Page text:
In an era when terrorism dominates the public conscience and governments attempt to whittle away civil liberties and public freedoms in the name of security, the Human Rights Act (HRA) celebrated its fifth anniversary on 2 October.
Created to force English courts to interpret the law in a way that is compatible with the European Convention on Human Rights (ECHR), five years in and the legal fraternity seems happy with the results. Moreover, the courts are also under a duty to develop the common law to be compatible with the ECHR.
Conor Gearty, director of the Centre for the Study of Human Rights and professor of human rights law at the London School of Economics, labelled the introduction “successful”.
“It offers strong judicial protection of human rights in the right areas – criminal justice, terrorism – but not leading the judges to be too activist in areas in which they do not belong – economic policy, taxation,” he says. “People are out of jail who would still be being unjustly detained had it not been for the act, and asylum seekers aren’t starving on our streets because of the act.”
“The Government has to think twice before enacting repressive terrorism laws,” he adds.
But Gearty argues that some commentators expected too much too soon from the HRA. “They were wrong then and are wrong to be disappointed now,” he says. “For some people, the HRA was going to lead to a judgebased civilised society, but this was always a fantasy.”
Roger Smith, director of human rights legal lobby group Justice, says the HRA has seen the UK “effectively incorporate a bill of rights”. He adds: “It’s been a fundamental change of the jurisprudence of constitutional law in this country.”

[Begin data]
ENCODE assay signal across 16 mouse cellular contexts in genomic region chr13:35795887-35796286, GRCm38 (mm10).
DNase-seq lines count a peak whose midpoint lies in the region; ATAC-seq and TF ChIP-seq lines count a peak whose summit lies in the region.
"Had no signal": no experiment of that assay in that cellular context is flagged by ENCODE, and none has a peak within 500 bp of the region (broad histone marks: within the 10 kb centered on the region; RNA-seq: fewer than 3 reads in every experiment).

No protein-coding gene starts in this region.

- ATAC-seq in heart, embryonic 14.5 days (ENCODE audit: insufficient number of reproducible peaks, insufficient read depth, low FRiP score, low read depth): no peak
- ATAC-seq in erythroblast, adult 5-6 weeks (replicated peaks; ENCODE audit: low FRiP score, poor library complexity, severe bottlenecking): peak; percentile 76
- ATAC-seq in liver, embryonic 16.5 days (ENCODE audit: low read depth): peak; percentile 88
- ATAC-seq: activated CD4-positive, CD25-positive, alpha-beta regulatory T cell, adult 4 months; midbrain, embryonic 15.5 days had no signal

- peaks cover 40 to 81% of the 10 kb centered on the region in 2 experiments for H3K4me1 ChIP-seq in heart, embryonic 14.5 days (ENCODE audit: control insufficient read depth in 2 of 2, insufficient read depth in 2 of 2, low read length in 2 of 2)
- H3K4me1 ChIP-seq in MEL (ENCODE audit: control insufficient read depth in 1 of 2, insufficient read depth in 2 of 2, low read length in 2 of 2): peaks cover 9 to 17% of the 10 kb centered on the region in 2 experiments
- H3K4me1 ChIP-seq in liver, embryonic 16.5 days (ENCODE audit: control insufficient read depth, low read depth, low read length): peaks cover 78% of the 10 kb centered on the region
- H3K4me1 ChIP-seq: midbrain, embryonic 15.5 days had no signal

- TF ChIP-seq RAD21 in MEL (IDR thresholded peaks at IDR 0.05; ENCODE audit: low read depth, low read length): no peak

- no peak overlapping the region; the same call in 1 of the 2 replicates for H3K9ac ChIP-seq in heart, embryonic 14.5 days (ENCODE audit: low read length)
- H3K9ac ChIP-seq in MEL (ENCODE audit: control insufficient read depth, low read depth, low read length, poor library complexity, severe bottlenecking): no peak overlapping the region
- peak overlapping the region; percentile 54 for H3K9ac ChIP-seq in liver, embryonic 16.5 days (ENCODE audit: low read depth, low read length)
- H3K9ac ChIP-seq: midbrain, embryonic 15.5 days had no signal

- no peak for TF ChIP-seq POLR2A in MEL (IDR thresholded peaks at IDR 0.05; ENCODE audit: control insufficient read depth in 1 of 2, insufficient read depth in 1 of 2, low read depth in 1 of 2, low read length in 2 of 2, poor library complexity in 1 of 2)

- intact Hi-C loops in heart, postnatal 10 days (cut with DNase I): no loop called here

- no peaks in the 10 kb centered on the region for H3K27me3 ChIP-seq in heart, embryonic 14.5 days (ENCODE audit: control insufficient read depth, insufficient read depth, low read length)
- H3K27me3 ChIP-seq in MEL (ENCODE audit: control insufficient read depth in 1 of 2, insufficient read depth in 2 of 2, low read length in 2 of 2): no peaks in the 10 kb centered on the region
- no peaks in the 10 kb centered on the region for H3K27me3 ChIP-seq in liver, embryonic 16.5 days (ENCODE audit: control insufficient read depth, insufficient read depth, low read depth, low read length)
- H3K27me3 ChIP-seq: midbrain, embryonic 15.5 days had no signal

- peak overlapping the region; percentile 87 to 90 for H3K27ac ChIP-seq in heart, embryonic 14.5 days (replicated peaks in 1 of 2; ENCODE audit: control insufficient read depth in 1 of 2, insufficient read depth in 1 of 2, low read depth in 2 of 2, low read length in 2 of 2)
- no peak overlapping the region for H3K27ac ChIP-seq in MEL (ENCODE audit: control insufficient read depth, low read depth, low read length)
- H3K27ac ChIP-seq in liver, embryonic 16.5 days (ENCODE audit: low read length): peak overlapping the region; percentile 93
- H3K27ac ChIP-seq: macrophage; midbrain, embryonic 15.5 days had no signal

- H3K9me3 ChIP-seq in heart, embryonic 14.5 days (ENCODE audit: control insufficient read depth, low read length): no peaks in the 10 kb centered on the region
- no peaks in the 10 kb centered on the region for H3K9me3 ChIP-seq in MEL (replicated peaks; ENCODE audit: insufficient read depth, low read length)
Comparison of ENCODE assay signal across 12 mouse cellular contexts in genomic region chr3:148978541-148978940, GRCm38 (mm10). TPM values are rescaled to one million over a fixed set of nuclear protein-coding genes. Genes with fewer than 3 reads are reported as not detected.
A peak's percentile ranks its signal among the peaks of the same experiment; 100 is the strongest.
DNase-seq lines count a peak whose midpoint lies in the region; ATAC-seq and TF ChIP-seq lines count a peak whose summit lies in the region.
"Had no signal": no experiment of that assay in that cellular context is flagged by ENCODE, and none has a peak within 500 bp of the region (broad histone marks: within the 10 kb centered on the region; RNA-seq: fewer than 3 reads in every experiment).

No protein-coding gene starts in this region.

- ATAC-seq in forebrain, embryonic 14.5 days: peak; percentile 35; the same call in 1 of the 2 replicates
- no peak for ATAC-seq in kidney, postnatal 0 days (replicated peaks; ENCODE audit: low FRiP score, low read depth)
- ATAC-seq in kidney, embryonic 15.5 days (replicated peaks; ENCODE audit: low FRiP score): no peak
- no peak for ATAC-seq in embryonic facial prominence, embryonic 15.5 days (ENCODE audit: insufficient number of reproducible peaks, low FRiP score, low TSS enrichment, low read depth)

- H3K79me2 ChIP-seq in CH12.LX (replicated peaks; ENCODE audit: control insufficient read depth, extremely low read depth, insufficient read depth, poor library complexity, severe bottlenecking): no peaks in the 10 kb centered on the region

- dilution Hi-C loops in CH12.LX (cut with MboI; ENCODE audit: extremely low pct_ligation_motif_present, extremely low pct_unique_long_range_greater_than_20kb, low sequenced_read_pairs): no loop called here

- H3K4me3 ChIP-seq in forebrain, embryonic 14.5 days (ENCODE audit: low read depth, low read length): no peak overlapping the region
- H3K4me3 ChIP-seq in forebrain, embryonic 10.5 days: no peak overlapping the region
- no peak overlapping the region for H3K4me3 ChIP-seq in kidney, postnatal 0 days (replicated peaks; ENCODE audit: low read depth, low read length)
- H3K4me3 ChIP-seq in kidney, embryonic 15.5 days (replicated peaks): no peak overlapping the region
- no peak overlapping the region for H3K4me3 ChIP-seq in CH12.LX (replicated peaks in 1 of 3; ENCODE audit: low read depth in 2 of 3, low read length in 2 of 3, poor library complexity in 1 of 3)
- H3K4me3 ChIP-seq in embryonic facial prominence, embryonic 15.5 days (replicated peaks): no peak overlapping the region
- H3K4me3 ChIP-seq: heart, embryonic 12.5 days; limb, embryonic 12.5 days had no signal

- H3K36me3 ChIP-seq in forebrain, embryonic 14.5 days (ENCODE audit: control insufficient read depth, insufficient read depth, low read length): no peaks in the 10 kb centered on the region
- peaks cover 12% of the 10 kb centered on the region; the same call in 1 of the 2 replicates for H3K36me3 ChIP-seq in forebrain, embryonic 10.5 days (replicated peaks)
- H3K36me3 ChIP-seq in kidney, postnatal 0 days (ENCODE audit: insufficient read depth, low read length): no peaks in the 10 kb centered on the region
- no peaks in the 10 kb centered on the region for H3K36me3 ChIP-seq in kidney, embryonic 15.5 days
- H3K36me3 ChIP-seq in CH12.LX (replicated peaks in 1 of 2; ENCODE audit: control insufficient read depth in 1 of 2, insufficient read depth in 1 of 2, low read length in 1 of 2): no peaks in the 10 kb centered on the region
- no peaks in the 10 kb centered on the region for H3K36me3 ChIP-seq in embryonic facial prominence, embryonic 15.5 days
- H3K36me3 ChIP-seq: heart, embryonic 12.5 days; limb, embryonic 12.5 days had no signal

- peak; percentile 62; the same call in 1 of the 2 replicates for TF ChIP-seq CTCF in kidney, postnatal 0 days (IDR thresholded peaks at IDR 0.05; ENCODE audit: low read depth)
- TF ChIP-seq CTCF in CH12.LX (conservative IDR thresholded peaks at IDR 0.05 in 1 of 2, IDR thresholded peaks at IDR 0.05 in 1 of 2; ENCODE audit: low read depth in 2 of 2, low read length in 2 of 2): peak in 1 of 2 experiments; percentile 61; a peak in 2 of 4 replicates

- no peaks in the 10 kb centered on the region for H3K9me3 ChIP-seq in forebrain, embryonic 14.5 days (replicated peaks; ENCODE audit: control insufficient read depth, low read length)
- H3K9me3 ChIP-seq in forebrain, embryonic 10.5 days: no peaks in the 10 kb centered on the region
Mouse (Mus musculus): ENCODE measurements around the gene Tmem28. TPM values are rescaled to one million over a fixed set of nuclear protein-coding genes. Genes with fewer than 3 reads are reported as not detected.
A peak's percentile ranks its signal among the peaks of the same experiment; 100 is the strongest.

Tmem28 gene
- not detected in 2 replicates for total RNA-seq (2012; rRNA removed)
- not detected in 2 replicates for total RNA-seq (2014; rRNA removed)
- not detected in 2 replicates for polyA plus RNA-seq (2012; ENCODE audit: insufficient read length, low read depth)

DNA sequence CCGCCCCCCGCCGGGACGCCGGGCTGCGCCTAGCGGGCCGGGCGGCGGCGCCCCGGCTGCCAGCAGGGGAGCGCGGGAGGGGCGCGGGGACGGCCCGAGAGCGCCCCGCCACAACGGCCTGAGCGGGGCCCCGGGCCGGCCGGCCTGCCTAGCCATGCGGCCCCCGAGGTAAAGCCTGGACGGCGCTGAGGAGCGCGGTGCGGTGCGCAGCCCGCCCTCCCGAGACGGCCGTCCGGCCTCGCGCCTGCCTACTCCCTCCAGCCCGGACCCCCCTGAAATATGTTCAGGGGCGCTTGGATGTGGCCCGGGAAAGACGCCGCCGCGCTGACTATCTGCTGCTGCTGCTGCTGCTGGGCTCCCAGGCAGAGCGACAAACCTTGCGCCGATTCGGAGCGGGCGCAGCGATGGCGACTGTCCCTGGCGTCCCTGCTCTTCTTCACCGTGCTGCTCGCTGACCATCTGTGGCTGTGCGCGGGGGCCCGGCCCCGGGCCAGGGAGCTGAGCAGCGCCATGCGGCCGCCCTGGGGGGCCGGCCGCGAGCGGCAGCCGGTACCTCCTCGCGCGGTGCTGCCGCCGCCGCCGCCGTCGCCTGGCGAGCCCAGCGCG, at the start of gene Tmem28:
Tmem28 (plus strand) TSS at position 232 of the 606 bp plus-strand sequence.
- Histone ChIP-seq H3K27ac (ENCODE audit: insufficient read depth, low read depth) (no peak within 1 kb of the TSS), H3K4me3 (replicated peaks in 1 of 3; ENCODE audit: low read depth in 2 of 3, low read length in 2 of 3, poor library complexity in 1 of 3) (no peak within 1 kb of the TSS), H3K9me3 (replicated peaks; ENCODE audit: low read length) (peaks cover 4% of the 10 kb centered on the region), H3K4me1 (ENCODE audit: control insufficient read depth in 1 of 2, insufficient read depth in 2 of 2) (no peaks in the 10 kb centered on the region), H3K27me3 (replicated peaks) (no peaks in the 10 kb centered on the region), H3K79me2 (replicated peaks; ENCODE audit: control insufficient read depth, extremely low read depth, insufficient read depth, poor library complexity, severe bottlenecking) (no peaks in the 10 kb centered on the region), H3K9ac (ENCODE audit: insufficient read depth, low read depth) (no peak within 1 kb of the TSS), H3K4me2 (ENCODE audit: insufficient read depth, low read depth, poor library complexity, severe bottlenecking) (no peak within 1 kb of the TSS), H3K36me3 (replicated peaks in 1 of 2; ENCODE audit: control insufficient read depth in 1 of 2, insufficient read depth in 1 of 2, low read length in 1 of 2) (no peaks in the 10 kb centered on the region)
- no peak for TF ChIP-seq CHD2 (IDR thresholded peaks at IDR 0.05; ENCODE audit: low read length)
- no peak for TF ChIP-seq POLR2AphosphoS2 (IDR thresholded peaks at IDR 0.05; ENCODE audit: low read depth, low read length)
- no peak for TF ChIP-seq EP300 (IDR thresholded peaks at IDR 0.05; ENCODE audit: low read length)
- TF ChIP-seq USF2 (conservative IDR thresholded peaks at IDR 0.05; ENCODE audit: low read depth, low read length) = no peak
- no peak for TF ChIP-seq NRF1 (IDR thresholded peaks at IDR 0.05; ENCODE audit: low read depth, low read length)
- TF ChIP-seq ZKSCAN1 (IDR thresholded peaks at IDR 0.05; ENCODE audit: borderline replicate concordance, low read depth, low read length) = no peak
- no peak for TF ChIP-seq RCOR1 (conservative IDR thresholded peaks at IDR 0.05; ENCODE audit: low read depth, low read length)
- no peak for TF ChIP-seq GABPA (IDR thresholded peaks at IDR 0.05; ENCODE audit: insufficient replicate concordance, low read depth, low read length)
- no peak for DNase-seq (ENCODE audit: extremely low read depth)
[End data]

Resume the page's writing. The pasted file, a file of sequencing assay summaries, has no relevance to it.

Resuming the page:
Smith says there was general disappointment with the speed at which some judges were applying the principles, and in some areas, most particularly immigration, he suggested there was a long way to go.
But paraphrasing Chairman Mao, Smith adds: “If it’s still too early to judge the effect of the French Revolution, it’s still too early to judge the impact of the HRA.”
Smith says: “Five years in, where we are now is actually pretty good and reasonable. The judges have broadly got us to a reasonable position.” Although he adds that there are still “some undecided and messy areas”, notably surrounding the roles and responsibilities of public authorities.
Chair of the Human Rights Lawyers Association and Doughty Street Chambers barrister Jonathon Cooper labels the HRA as a “landmark piece of legislation” and says its significance could not be underestimated.
“The HRA has settled into the English legal system very well. It’s all about accountability and it’s working well and holding the Government and public authorities to account,” he says. “Particular interest groups may have differing perspectives into certain aspects, such as immigration lawyers, who have been disappointed, and it has not done as much as we thought on fair trial rights.”
But Michael Smyth, head of public policy at magic circle firm Clifford Chance, has a different view on how to gauge the impact of the HRA. “One measure of success of the human rights legislation is that the area has become commoditised, or institutionalised,” he says. “By that I mean the HRA is something about which every lawyer should know something, if not a lot. You will be negligent if you don’t know about the due process requirements of Article 6 of the Convention if acting for a defendant in criminal proceedings or someone involved in disciplinary proceedings. Now it is an essential part of learning.”